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Grow Your Business Technology

HTC One A9 Review: Is It Good for Business

HTC One A9 Review: Is It Good for Business The HTC One A9 earns 3.5 out of 5 stars. / Credit: Jeremy Lips

As smartphones get bigger and bigger, it's hard to find a nice work phone without the palm-stretching dimensions. HTC's new One A9 fits the bill, with a reasonably sized 5-inch display, plus a sleek and sturdy design, solid battery life, and decent performance. It also includes a really reliable fingerprint scanner for a nice security boost.

But there's a trade-off for the One A9's premium metal design: It's not quite as affordable as its closest competitor, the Google Nexus 5X. The One A9 will run you about $520 off-contract (or $21.67 for 24 months), compared to $379 for the all-plastic Nexus 5X. So which 5-inch smartphone should be your next work companion?

[For more information on how we test mobile devices, visit our testing methodology page.]

The One A9's good looks really do help justify its price tag. The metal construction looks sleek and makes the device feel durable and sturdy. In fact, it looks a lot like the iPhone 6s, right down to a couple of distinctive accent lines on its back. 

One design feature that distinguishes the One A9 from the iPhone 6s is the phone’s capacitive home button, which lets you effortlessly unlock your phone or return to the home screen just by setting your finger down on it, instead of clicking down.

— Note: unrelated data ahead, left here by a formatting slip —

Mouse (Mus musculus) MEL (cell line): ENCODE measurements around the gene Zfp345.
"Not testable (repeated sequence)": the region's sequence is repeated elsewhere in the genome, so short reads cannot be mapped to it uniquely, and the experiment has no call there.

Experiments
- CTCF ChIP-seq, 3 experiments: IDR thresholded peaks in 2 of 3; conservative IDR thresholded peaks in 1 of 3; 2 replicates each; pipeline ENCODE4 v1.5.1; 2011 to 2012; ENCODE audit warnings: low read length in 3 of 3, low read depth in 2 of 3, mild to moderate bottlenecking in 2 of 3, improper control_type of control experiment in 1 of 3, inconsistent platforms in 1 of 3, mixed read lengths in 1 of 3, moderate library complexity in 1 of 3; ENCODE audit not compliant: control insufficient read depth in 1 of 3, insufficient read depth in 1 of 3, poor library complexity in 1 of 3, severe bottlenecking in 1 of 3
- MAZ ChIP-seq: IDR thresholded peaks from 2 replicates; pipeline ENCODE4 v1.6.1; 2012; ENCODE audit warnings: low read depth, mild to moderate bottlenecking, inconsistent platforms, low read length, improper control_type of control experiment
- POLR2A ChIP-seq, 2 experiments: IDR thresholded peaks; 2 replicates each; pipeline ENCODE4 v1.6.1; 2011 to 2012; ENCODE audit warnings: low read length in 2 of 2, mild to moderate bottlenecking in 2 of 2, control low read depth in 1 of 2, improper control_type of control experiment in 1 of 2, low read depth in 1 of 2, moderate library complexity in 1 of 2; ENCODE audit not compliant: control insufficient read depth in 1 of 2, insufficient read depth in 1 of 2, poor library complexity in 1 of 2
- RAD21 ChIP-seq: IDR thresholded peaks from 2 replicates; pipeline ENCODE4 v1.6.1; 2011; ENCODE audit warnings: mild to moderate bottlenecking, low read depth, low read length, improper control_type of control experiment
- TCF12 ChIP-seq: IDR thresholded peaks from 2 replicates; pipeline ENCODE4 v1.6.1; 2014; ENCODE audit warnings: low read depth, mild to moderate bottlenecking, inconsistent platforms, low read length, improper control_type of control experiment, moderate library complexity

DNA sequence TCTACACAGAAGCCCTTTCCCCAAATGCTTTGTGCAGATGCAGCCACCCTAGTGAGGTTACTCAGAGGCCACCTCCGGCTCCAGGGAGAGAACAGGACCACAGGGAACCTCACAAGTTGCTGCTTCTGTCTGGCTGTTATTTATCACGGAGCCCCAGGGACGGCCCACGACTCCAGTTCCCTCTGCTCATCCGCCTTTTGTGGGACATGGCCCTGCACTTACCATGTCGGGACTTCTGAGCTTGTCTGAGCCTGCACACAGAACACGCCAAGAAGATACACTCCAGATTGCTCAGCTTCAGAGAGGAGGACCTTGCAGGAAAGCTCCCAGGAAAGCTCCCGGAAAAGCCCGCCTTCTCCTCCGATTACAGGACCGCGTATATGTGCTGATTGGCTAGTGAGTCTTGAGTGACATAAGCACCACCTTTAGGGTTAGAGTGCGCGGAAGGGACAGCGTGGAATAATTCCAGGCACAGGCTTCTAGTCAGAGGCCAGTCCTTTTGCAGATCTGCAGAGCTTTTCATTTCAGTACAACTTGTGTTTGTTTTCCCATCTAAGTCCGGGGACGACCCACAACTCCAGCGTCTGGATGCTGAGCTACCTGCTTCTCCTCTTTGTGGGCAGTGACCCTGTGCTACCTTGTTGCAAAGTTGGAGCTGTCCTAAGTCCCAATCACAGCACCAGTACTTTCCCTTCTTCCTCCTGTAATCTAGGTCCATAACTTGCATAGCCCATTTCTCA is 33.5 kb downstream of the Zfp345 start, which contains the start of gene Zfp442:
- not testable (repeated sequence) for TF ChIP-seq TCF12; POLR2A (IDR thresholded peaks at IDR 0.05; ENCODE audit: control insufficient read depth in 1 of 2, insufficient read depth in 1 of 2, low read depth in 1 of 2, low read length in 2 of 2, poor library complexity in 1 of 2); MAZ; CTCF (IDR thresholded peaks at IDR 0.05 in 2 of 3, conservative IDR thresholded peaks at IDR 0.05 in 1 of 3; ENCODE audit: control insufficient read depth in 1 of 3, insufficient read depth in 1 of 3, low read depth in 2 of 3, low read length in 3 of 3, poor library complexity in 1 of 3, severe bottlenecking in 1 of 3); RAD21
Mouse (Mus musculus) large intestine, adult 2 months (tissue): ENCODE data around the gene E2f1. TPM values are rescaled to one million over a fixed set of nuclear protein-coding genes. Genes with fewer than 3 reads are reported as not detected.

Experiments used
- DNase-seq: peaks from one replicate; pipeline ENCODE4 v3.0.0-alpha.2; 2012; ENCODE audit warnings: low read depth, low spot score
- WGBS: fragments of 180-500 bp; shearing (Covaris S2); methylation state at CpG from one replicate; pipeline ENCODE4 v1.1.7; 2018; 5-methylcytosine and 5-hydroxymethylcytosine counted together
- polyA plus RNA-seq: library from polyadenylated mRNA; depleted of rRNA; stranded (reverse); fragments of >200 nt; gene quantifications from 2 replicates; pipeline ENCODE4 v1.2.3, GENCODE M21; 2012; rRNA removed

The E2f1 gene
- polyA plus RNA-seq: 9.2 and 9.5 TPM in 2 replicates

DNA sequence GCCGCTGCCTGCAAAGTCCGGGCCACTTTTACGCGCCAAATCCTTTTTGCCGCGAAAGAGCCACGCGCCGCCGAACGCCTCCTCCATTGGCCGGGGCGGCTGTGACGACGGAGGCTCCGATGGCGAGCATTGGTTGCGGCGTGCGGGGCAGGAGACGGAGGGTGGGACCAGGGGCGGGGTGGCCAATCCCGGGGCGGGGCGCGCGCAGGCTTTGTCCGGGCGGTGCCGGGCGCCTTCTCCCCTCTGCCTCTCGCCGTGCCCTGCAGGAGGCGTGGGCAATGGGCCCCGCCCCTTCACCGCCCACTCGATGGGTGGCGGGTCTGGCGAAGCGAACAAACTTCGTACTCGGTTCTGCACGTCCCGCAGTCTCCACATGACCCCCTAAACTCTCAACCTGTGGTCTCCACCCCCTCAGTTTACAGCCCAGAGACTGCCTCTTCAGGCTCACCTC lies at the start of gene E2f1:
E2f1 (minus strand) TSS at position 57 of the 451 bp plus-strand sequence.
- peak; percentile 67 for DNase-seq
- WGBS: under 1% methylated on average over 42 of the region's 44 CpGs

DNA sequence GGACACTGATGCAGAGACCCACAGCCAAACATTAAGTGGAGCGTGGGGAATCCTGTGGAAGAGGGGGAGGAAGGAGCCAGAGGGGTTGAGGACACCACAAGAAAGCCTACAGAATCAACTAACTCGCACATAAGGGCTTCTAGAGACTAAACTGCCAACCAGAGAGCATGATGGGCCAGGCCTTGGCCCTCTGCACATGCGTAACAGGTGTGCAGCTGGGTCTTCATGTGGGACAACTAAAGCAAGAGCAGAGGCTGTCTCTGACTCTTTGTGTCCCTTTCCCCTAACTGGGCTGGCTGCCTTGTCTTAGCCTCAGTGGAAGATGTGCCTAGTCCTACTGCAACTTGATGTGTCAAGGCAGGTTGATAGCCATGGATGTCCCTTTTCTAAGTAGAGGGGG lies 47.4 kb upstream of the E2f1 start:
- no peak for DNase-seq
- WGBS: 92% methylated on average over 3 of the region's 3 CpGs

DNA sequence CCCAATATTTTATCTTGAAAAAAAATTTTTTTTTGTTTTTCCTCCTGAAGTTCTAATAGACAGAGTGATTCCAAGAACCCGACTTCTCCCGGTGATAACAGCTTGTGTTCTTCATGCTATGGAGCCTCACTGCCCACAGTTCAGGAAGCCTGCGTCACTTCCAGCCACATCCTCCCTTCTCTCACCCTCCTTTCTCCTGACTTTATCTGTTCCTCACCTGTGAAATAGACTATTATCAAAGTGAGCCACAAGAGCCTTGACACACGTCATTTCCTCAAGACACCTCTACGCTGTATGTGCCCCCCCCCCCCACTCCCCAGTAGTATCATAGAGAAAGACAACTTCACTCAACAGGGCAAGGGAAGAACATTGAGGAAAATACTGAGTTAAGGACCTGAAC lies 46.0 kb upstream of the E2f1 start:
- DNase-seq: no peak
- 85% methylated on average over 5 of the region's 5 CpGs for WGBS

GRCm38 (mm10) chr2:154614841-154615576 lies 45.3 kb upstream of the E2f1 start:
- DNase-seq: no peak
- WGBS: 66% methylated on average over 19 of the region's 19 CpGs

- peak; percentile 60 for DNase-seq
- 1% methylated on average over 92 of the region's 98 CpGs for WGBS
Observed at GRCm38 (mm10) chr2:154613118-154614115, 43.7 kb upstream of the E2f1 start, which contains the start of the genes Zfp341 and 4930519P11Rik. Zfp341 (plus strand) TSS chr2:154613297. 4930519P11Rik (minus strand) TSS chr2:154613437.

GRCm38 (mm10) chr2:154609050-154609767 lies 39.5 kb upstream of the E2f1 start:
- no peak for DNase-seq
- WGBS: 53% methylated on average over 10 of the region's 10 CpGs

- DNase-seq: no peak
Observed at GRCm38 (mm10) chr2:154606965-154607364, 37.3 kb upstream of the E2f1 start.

The One A9 has a nice 5-inch display that’s roomy enough for work tasks, without being big enough to feel cumbersome. It’s reasonably sharp, too, with a resolution of 1,920 x 1,080 pixels. Text looks crisp, and colors are vibrant.

I just wish it were a bit brighter. Topping out at 326 nits of brightness, the One A9’s screen is noticeably dimmer than the average smartphone (405.0 nits). The Nexus 5X (454 nits) and iPhone 6s (498 nits) also have much brighter screens, they’re easier to view outdoors or in direct sunlight.

Like the iPhone 6s, Galaxy S6 and Nexus 5x, the One A9 has a built-in fingerprint scanner, which gives workers a nice security boost. The scanner is embedded in the phone’s capacitive home button, located below the display; just hold your finger over the button for a moment to unlock your device. You don’t even have to turn on the display first.

In my experience, the One A9’s scanner was slightly more reliable than the Galaxy S6’s scanner, which regularly failed to recognize my print on the first attempt. And while it’s not quite as quick and accurate as the Nexus 5x’s scanner, which almost never failed, it’s pretty close. You can register up to five separate fingers on the A9, and the process is quick and painless.

Workers will also appreciate the One A9's up-to-date software. Thanks to Android 6.0 Marshmallow, the phone has a couple of new productivity-boosting features. My favorite is Google Now on Tap, which lets you quickly access additional information about whatever is on your screen, just by holding down the home button for a moment. For example, if a client emails you about meeting for lunch with the name of a restaurant, you can use Google Now on Tap to quickly pull up extra info like the restaurant’s location and hours of operation.